‘The invaders capture a fleeing and pregnant Lucrezia as they march on Rome, but she charms King Charles and is allowed to persuade her brother Juan to withdraw his hopelessly outmatched defensive troops; Pope Alexander VI awaits to learn of his fate as Charles enters the city and makes his way to the Vatican.‘
While this episode was all leading up to a big conclusion, it thankfully didn’t suffer the problems of the previous episode. There was a lot of substance here, and it felt like the characters had all played their hands, and were just waiting to see what happened. The brutal battle scenes were all the more shocking for how brief and sudden they were, serving to highlight what’s at stake for everybody.
Rodrigo’s persistence in the face of certain defeat speaks very strongly of his character. Yes, he has done a great many bad things, but he feels that he is exactly where he should be, and no one is going to take that away from him. Cesare also has some great character moments here, supporting his father even though every part of him cries out against the foolish strategies of his brother Juan. He plays the dutiful son, but he shows the strength of character that will lead him to become a great leader of men.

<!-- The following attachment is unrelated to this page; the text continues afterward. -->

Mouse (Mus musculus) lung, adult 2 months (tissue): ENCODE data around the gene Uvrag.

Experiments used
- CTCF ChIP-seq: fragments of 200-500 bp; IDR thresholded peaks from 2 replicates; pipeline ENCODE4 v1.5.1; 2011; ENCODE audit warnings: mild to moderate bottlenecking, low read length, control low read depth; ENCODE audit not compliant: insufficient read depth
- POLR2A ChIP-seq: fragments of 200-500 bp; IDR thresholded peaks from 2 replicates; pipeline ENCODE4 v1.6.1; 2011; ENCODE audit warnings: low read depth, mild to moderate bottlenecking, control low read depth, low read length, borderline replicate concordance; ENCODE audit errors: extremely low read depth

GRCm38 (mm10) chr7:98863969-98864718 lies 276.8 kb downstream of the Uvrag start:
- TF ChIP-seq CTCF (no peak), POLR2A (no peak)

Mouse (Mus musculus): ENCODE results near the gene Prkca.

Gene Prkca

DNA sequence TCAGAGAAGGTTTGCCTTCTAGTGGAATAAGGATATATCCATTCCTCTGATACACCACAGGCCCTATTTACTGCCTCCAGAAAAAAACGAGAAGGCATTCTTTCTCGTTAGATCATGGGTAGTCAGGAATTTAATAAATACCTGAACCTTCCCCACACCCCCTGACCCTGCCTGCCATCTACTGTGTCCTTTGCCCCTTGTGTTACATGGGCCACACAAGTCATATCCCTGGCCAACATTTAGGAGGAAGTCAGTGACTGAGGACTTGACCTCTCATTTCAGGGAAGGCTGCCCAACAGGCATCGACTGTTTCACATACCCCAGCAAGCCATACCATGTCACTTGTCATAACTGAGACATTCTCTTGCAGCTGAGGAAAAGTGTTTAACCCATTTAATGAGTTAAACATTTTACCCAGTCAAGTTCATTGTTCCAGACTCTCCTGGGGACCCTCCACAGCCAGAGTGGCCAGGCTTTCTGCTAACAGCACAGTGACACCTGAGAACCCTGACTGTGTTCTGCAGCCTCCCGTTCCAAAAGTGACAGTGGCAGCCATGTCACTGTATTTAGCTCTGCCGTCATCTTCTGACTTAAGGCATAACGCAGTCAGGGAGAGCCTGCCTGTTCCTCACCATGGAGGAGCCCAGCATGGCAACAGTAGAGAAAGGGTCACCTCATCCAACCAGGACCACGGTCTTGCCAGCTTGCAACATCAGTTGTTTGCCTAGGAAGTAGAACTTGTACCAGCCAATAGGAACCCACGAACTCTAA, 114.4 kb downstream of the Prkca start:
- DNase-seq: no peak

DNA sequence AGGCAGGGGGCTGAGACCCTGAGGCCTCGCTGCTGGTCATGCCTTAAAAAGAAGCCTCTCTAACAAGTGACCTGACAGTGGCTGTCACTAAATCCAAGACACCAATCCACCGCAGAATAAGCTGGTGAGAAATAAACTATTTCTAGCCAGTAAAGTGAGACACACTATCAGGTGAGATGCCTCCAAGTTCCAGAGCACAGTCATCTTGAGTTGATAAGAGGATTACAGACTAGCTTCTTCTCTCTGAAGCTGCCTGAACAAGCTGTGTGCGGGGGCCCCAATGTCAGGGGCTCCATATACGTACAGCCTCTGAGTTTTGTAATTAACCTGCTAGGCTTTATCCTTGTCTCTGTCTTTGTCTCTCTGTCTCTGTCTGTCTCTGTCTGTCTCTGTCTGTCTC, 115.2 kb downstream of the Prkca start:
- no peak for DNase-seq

The one thing that didn’t sit all that well was the interactions between Lucrezia and King Charles. Her attempts at charming him seemed very obvious, and we could only conclude that it was due to his ugliness that he was so willing to accept it. Cardinal Della Rovere just sat by and let it happen as well, which seemed out of character. Historical inaccuracies aside (Lucrezia never met King Charles), these scenes all seemed to have the characters behaving unusually, although I’m willing to see whether they can explain it in the next episode.
What I Liked – Great character moments. Shocking battle scenes that didn’t over stay their welcome.
What I Didn’t Like – The interactions between Lucrezia and King Charles felt out of character.
Rating – 4 out of 5 (Really Enjoyable)